It’s not fun to fail, nor does it seem very rewarding at face value. Take my late 20s to early 30s as an example- I’ve been through more moves, more rejections, and more financial hardship than a lot of people in my social circles with the exception of some military personnel I know. What I have thought were surefire career paths- working abroad in Japan, doing in-house localization, teaching, professional ministry- have been shot down a number of times. What’s more, with my current skilled job I can barely afford to pay all my bills, either, which seems somewhat counter intuitive. There are quite a few reasons for this, but suffice to say that through my failures and failed starts I have been made stronger and more resilient, all while doing my best to be a good husband and father.
First off, let me say that our current public education system for grade school and even many universities- including many private ones- push socialism and equality of outcomes, especially in the past 20 years or so. The fact is, there is neither equality of opportunity nor is there equality of outcome, and there shouldn’t be equality of outcomes. Ideally, there should be equality of opportunity in a true free market system, but this is simply not the case. Even in the U.S. and some other first world countries, if you are born to wealthy parents, chances are you will not be left to go hungry on the streets, even if you are an unskilled drug addict that provides little to no market value. Conversely, brilliant young men and women with sharp minds and skills could very well be passed over if they do not know the right people or do not market themselves well. On the other hand, equality of outcomes is socialism, in which the government seeks to make everyone equal, and the only way to do that is to crush the free market by force and create widespread, equal poverty for all. This, of course, is always a terrible idea, and has been proven a terrible idea throughout human history.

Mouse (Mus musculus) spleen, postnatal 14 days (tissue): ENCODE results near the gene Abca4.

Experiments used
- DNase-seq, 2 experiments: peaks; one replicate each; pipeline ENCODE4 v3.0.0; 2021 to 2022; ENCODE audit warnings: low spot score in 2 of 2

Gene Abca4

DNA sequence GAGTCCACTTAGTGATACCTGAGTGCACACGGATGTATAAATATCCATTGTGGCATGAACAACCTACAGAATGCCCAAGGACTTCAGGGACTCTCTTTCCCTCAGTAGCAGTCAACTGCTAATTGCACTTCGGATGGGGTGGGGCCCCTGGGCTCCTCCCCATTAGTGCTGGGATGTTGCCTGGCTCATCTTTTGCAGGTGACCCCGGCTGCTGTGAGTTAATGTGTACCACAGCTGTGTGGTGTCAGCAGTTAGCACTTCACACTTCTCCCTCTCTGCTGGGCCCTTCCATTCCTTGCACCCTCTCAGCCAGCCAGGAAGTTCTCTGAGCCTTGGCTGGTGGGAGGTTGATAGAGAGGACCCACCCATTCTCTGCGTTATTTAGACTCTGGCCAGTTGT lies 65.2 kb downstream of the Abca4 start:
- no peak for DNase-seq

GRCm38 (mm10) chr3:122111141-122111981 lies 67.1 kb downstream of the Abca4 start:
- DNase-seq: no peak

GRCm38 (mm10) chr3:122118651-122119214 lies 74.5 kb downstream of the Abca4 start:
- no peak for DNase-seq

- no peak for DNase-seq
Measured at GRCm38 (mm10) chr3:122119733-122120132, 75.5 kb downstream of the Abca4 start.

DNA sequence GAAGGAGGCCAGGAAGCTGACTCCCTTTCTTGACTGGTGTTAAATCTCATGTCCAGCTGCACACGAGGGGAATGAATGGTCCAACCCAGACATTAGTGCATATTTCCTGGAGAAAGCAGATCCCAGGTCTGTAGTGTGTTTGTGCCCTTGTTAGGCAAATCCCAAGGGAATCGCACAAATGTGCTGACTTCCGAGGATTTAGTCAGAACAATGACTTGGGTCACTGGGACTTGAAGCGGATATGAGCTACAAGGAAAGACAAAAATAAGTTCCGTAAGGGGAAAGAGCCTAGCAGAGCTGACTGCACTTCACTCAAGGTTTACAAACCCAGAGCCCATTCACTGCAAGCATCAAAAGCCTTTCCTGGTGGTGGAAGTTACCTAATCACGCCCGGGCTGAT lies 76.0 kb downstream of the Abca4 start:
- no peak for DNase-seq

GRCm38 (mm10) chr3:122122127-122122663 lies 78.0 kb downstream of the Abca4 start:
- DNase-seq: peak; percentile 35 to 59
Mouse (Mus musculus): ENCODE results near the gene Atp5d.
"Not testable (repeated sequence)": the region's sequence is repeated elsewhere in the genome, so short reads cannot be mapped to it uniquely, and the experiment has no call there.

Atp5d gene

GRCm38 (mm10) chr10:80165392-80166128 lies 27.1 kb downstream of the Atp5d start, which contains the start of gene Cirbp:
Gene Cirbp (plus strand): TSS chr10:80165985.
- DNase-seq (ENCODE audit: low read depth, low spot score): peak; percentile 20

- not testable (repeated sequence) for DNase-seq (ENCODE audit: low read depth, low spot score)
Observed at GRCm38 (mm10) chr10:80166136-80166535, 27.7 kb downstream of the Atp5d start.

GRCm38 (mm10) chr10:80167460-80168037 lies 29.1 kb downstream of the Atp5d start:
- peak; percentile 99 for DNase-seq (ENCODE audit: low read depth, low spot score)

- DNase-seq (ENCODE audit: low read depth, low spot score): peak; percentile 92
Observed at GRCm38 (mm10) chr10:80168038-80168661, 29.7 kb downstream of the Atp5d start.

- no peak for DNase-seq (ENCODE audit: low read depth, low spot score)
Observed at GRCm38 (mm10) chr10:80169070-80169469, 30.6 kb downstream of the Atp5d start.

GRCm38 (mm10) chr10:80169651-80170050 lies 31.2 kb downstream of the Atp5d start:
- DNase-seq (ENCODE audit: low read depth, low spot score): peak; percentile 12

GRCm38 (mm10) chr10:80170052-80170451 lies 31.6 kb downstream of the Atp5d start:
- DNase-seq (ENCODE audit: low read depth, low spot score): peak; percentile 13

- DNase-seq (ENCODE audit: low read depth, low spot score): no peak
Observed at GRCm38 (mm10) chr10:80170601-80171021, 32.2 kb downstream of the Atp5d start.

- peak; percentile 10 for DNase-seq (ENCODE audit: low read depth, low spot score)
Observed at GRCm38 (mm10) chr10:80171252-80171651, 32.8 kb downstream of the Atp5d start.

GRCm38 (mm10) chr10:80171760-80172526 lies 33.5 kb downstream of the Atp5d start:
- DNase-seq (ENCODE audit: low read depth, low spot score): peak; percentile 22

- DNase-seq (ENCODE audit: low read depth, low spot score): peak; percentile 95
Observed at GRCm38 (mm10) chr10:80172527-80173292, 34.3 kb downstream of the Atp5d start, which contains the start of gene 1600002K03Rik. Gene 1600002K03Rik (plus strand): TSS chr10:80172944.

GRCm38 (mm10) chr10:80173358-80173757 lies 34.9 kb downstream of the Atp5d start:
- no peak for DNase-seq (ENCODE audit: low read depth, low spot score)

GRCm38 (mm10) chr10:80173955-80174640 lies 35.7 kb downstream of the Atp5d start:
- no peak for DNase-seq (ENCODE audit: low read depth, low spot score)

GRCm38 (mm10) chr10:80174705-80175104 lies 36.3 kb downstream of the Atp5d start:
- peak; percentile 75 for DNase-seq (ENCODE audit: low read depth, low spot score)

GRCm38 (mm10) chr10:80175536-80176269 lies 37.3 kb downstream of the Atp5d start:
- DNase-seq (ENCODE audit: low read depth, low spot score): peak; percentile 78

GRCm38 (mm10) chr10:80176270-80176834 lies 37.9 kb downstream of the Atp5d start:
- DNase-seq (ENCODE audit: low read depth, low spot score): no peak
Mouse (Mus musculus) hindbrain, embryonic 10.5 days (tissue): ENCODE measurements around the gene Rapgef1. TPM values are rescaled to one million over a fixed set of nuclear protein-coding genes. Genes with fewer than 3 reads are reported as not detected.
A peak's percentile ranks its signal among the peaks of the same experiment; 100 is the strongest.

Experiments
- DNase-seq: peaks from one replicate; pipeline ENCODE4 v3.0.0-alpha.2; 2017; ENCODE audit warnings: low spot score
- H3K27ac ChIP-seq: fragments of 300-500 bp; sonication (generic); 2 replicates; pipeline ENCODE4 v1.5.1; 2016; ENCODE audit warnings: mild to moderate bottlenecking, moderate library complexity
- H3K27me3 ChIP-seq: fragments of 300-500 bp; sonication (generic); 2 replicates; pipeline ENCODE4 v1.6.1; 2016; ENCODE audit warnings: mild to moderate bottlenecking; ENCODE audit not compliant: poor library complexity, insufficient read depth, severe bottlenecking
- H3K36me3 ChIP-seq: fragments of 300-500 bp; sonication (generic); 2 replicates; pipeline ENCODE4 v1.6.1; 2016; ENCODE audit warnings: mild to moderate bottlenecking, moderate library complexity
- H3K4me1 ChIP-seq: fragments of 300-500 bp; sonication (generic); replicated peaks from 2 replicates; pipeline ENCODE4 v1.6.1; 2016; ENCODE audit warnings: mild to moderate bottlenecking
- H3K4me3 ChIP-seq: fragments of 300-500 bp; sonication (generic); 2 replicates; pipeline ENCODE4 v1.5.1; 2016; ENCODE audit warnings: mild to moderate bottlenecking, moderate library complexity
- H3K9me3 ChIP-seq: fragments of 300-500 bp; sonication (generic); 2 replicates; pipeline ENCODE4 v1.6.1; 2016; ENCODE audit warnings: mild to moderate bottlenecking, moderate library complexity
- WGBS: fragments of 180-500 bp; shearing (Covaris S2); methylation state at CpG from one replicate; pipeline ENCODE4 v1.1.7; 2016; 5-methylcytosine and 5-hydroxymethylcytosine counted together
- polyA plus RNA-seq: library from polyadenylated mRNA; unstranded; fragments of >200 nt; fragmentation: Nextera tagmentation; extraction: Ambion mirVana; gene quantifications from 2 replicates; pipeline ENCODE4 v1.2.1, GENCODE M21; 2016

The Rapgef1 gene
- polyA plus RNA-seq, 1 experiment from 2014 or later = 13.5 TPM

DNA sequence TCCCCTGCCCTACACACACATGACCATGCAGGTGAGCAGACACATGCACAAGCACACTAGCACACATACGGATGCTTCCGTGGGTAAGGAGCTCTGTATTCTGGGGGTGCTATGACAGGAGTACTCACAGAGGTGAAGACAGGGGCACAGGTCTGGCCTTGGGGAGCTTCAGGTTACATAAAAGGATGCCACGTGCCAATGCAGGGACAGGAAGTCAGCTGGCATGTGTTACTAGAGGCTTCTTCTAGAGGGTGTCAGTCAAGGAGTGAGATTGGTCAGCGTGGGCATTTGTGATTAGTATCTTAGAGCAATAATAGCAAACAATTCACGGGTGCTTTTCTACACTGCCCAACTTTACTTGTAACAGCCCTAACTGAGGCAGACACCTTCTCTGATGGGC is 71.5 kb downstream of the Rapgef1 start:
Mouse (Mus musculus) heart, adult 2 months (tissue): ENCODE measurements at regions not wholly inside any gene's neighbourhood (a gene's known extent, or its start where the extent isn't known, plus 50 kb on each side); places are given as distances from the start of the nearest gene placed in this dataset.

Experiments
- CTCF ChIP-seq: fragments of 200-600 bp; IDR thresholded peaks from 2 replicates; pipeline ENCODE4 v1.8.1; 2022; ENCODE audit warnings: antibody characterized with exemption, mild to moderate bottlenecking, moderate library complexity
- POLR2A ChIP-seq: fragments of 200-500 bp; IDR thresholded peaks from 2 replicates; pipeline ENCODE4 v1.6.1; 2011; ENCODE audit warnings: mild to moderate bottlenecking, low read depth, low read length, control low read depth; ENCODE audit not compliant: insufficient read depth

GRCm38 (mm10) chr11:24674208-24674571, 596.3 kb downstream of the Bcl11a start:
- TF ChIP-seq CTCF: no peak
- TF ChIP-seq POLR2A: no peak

Though it’s not a great feeling, failing should be celebrated in a free market system because, ideally, it means that the market corrects itself to allow the best and brightest in certain industries and for those to thrive. Products and services also become cheaper and better with more competition and less government intervention. Certainly one of the biggest obstacles to true free markets is the human condition of greed and selfishness. Many students who go through public education, and even some private schools, often feel entitled to a great high paying job or some amazing career without working for it. In fact, I somewhat felt this way after graduating from Baylor University about 13 years ago, but I have learned more through failing and trial and error than anything I have ever learned in the classroom. Although it’s not desirable now as a Gen Xer/Millenial to have gone through what I have been through as far as career rejections, it will pay off one day.
The moral decline of society is also a major issue, as we have seen for the past 50 to 60 years. The sexual revolution of the 1960’s and the decline of the traditional family and role of Christianity in homes and schools have certainly contributed to our system becoming more and more crony capitalist in nature than true free market.
For me personally, in all honestly, it’d be easy to throw in the towel and give up on finding a higher paying career. If I could provide for my family simply by doing menial tasks with a set schedule and few to no surprises, I absolutely would, but our world thrives on climbing corporate ladders, forgoing health and sometimes safety to get more money, and being the best at everything, unfortunately. After all, I am not aggressive by nature (unless confronted directly or in crunch time) nor do I have a great network or networking skills. At this point, I have to question our education system and the narrative of “Go to college and get a better job.” Sure, this does well for people who are engineers, doctors, or lawyers, and a college degree cost less decades ago and held more value, whereas the reverse is true today.
In conclusion, having the freedom to fail and not get propped up by the welfare state or other government intervention greatly helps. While it seems unfair and frustrating to fail in the short run, it makes us stronger and better.